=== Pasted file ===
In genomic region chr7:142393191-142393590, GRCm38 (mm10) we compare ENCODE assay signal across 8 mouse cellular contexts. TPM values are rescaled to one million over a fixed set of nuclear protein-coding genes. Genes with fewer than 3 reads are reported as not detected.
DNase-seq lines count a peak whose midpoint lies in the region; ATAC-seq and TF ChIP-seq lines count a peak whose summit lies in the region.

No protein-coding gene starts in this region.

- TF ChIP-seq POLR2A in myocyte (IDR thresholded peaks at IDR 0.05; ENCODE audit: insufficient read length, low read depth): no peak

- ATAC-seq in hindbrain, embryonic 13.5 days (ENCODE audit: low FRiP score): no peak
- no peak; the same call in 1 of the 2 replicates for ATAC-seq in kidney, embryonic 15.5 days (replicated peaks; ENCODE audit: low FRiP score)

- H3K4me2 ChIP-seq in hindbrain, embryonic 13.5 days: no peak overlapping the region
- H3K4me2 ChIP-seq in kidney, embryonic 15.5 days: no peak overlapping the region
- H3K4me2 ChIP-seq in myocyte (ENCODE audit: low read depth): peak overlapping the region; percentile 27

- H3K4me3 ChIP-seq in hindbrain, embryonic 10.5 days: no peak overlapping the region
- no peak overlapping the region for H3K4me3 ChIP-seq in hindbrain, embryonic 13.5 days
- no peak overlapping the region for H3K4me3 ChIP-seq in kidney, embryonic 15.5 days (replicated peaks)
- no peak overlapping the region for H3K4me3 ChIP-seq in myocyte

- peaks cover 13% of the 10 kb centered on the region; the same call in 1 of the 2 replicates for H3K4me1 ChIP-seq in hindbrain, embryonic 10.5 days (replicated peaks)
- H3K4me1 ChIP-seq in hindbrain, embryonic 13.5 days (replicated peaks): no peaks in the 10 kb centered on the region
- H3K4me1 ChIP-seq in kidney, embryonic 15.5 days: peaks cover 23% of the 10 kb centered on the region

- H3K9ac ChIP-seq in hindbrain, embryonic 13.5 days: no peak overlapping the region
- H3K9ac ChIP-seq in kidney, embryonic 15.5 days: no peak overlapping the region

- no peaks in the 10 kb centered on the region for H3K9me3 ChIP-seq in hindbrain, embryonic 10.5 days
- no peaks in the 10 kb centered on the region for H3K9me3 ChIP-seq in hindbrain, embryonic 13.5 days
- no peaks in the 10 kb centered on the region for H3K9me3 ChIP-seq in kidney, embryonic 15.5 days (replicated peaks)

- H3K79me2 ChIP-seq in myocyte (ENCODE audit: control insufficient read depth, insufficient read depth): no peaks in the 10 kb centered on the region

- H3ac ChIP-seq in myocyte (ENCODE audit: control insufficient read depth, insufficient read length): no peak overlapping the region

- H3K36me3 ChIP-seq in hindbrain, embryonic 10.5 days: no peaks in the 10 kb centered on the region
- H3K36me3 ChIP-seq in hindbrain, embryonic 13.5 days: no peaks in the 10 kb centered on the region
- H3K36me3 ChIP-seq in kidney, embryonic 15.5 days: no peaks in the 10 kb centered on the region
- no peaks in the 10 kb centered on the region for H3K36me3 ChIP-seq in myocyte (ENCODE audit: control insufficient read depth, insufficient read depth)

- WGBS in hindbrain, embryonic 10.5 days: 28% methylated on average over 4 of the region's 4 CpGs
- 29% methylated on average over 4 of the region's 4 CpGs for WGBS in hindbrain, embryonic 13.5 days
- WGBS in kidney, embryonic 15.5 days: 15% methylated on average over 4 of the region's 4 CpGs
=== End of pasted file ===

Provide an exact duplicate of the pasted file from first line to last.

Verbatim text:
In genomic region chr7:142393191-142393590, GRCm38 (mm10) we compare ENCODE assay signal across 8 mouse cellular contexts. TPM values are rescaled to one million over a fixed set of nuclear protein-coding genes. Genes with fewer than 3 reads are reported as not detected.
DNase-seq lines count a peak whose midpoint lies in the region; ATAC-seq and TF ChIP-seq lines count a peak whose summit lies in the region.

No protein-coding gene starts in this region.

- TF ChIP-seq POLR2A in myocyte (IDR thresholded peaks at IDR 0.05; ENCODE audit: insufficient read length, low read depth): no peak

- ATAC-seq in hindbrain, embryonic 13.5 days (ENCODE audit: low FRiP score): no peak
- no peak; the same call in 1 of the 2 replicates for ATAC-seq in kidney, embryonic 15.5 days (replicated peaks; ENCODE audit: low FRiP score)

- H3K4me2 ChIP-seq in hindbrain, embryonic 13.5 days: no peak overlapping the region
- H3K4me2 ChIP-seq in kidney, embryonic 15.5 days: no peak overlapping the region
- H3K4me2 ChIP-seq in myocyte (ENCODE audit: low read depth): peak overlapping the region; percentile 27

- H3K4me3 ChIP-seq in hindbrain, embryonic 10.5 days: no peak overlapping the region
- no peak overlapping the region for H3K4me3 ChIP-seq in hindbrain, embryonic 13.5 days
- no peak overlapping the region for H3K4me3 ChIP-seq in kidney, embryonic 15.5 days (replicated peaks)
- no peak overlapping the region for H3K4me3 ChIP-seq in myocyte

- peaks cover 13% of the 10 kb centered on the region; the same call in 1 of the 2 replicates for H3K4me1 ChIP-seq in hindbrain, embryonic 10.5 days (replicated peaks)
- H3K4me1 ChIP-seq in hindbrain, embryonic 13.5 days (replicated peaks): no peaks in the 10 kb centered on the region
- H3K4me1 ChIP-seq in kidney, embryonic 15.5 days: peaks cover 23% of the 10 kb centered on the region

- H3K9ac ChIP-seq in hindbrain, embryonic 13.5 days: no peak overlapping the region
- H3K9ac ChIP-seq in kidney, embryonic 15.5 days: no peak overlapping the region

- no peaks in the 10 kb centered on the region for H3K9me3 ChIP-seq in hindbrain, embryonic 10.5 days
- no peaks in the 10 kb centered on the region for H3K9me3 ChIP-seq in hindbrain, embryonic 13.5 days
- no peaks in the 10 kb centered on the region for H3K9me3 ChIP-seq in kidney, embryonic 15.5 days (replicated peaks)

- H3K79me2 ChIP-seq in myocyte (ENCODE audit: control insufficient read depth, insufficient read depth): no peaks in the 10 kb centered on the region

- H3ac ChIP-seq in myocyte (ENCODE audit: control insufficient read depth, insufficient read length): no peak overlapping the region

- H3K36me3 ChIP-seq in hindbrain, embryonic 10.5 days: no peaks in the 10 kb centered on the region
- H3K36me3 ChIP-seq in hindbrain, embryonic 13.5 days: no peaks in the 10 kb centered on the region
- H3K36me3 ChIP-seq in kidney, embryonic 15.5 days: no peaks in the 10 kb centered on the region
- no peaks in the 10 kb centered on the region for H3K36me3 ChIP-seq in myocyte (ENCODE audit: control insufficient read depth, insufficient read depth)

- WGBS in hindbrain, embryonic 10.5 days: 28% methylated on average over 4 of the region's 4 CpGs
- 29% methylated on average over 4 of the region's 4 CpGs for WGBS in hindbrain, embryonic 13.5 days
- WGBS in kidney, embryonic 15.5 days: 15% methylated on average over 4 of the region's 4 CpGs